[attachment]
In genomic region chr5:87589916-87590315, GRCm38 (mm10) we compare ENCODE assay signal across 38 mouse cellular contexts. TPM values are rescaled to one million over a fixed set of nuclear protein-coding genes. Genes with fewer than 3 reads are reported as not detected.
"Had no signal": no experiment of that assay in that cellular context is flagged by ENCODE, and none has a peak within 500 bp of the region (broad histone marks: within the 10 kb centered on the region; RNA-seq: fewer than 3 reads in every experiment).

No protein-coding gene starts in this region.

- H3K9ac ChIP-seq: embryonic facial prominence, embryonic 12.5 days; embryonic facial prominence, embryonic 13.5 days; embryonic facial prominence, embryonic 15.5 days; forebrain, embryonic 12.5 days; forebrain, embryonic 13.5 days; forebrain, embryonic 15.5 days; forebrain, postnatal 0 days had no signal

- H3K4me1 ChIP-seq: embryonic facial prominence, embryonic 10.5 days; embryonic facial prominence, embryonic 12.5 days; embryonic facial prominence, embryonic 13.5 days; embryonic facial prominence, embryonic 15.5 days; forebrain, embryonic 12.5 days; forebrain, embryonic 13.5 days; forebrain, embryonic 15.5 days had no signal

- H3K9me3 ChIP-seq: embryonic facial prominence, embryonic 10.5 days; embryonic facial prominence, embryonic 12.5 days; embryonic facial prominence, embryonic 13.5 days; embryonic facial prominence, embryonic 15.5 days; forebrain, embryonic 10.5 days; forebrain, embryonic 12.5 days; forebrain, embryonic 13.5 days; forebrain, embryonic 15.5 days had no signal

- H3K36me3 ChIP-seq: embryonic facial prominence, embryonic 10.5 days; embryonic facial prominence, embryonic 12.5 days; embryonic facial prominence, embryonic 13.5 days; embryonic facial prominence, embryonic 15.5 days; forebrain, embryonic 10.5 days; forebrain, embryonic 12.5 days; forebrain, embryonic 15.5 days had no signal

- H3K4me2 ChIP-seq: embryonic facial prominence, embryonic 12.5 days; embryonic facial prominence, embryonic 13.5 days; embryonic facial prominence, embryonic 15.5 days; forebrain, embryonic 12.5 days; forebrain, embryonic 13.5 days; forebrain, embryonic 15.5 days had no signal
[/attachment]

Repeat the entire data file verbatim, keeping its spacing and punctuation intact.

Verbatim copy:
In genomic region chr5:87589916-87590315, GRCm38 (mm10) we compare ENCODE assay signal across 38 mouse cellular contexts. TPM values are rescaled to one million over a fixed set of nuclear protein-coding genes. Genes with fewer than 3 reads are reported as not detected.
"Had no signal": no experiment of that assay in that cellular context is flagged by ENCODE, and none has a peak within 500 bp of the region (broad histone marks: within the 10 kb centered on the region; RNA-seq: fewer than 3 reads in every experiment).

No protein-coding gene starts in this region.

- H3K9ac ChIP-seq: embryonic facial prominence, embryonic 12.5 days; embryonic facial prominence, embryonic 13.5 days; embryonic facial prominence, embryonic 15.5 days; forebrain, embryonic 12.5 days; forebrain, embryonic 13.5 days; forebrain, embryonic 15.5 days; forebrain, postnatal 0 days had no signal

- H3K4me1 ChIP-seq: embryonic facial prominence, embryonic 10.5 days; embryonic facial prominence, embryonic 12.5 days; embryonic facial prominence, embryonic 13.5 days; embryonic facial prominence, embryonic 15.5 days; forebrain, embryonic 12.5 days; forebrain, embryonic 13.5 days; forebrain, embryonic 15.5 days had no signal

- H3K9me3 ChIP-seq: embryonic facial prominence, embryonic 10.5 days; embryonic facial prominence, embryonic 12.5 days; embryonic facial prominence, embryonic 13.5 days; embryonic facial prominence, embryonic 15.5 days; forebrain, embryonic 10.5 days; forebrain, embryonic 12.5 days; forebrain, embryonic 13.5 days; forebrain, embryonic 15.5 days had no signal

- H3K36me3 ChIP-seq: embryonic facial prominence, embryonic 10.5 days; embryonic facial prominence, embryonic 12.5 days; embryonic facial prominence, embryonic 13.5 days; embryonic facial prominence, embryonic 15.5 days; forebrain, embryonic 10.5 days; forebrain, embryonic 12.5 days; forebrain, embryonic 15.5 days had no signal

- H3K4me2 ChIP-seq: embryonic facial prominence, embryonic 12.5 days; embryonic facial prominence, embryonic 13.5 days; embryonic facial prominence, embryonic 15.5 days; forebrain, embryonic 12.5 days; forebrain, embryonic 13.5 days; forebrain, embryonic 15.5 days had no signal